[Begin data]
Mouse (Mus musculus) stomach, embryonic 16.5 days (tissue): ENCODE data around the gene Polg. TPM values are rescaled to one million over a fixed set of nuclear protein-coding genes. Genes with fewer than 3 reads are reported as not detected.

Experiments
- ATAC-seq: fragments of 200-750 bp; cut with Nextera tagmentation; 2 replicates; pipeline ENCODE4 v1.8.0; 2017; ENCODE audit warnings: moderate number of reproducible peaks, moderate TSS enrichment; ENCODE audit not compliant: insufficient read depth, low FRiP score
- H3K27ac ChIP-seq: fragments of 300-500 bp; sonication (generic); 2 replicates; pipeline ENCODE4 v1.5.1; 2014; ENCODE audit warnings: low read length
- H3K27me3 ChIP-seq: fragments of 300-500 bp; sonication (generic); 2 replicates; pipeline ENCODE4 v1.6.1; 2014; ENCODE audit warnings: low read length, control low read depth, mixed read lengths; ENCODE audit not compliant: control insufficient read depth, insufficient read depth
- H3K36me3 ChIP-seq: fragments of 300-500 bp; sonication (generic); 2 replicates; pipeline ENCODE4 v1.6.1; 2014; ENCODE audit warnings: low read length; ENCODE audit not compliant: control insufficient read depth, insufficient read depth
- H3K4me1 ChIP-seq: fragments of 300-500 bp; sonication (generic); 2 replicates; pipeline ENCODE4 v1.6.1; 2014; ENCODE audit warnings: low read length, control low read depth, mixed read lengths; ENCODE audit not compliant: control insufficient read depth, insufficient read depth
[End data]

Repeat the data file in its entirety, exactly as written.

Mouse (Mus musculus) stomach, embryonic 16.5 days (tissue): ENCODE data around the gene Polg. TPM values are rescaled to one million over a fixed set of nuclear protein-coding genes. Genes with fewer than 3 reads are reported as not detected.

Experiments
- ATAC-seq: fragments of 200-750 bp; cut with Nextera tagmentation; 2 replicates; pipeline ENCODE4 v1.8.0; 2017; ENCODE audit warnings: moderate number of reproducible peaks, moderate TSS enrichment; ENCODE audit not compliant: insufficient read depth, low FRiP score
- H3K27ac ChIP-seq: fragments of 300-500 bp; sonication (generic); 2 replicates; pipeline ENCODE4 v1.5.1; 2014; ENCODE audit warnings: low read length
- H3K27me3 ChIP-seq: fragments of 300-500 bp; sonication (generic); 2 replicates; pipeline ENCODE4 v1.6.1; 2014; ENCODE audit warnings: low read length, control low read depth, mixed read lengths; ENCODE audit not compliant: control insufficient read depth, insufficient read depth
- H3K36me3 ChIP-seq: fragments of 300-500 bp; sonication (generic); 2 replicates; pipeline ENCODE4 v1.6.1; 2014; ENCODE audit warnings: low read length; ENCODE audit not compliant: control insufficient read depth, insufficient read depth
- H3K4me1 ChIP-seq: fragments of 300-500 bp; sonication (generic); 2 replicates; pipeline ENCODE4 v1.6.1; 2014; ENCODE audit warnings: low read length, control low read depth, mixed read lengths; ENCODE audit not compliant: control insufficient read depth, insufficient read depth